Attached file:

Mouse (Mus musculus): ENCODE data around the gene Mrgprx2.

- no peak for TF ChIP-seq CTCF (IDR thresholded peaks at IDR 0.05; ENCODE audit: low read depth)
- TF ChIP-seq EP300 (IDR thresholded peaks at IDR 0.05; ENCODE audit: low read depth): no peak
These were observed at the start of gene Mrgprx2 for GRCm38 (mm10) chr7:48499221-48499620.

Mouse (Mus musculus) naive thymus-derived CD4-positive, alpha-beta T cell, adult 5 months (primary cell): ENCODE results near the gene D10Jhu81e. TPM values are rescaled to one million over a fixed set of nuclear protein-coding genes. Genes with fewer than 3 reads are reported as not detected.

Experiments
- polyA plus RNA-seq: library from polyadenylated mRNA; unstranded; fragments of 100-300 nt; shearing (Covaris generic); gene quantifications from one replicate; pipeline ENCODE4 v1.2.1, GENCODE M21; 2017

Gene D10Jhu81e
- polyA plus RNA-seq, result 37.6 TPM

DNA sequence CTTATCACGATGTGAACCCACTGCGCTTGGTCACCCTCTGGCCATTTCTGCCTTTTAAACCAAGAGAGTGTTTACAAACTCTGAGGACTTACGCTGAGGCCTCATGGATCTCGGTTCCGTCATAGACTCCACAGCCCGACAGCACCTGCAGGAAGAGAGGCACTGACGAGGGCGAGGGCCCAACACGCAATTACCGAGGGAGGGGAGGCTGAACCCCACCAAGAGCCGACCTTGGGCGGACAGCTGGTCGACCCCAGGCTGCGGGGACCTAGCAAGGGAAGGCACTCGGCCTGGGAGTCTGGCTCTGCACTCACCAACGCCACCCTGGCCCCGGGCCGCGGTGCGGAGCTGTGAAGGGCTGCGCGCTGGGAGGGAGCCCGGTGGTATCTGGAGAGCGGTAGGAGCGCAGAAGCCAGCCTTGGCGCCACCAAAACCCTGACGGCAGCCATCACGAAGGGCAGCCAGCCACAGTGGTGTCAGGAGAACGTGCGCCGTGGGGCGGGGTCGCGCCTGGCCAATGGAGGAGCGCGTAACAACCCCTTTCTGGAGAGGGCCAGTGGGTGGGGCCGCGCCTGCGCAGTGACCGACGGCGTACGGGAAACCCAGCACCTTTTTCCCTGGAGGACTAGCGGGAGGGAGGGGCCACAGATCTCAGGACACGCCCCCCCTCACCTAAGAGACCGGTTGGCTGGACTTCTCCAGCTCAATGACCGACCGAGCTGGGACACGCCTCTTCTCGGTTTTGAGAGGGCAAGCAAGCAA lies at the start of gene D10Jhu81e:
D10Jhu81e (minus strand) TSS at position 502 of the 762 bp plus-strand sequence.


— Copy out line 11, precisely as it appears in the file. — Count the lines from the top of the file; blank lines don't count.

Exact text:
D10Jhu81e (minus strand) TSS at position 502 of the 762 bp plus-strand sequence.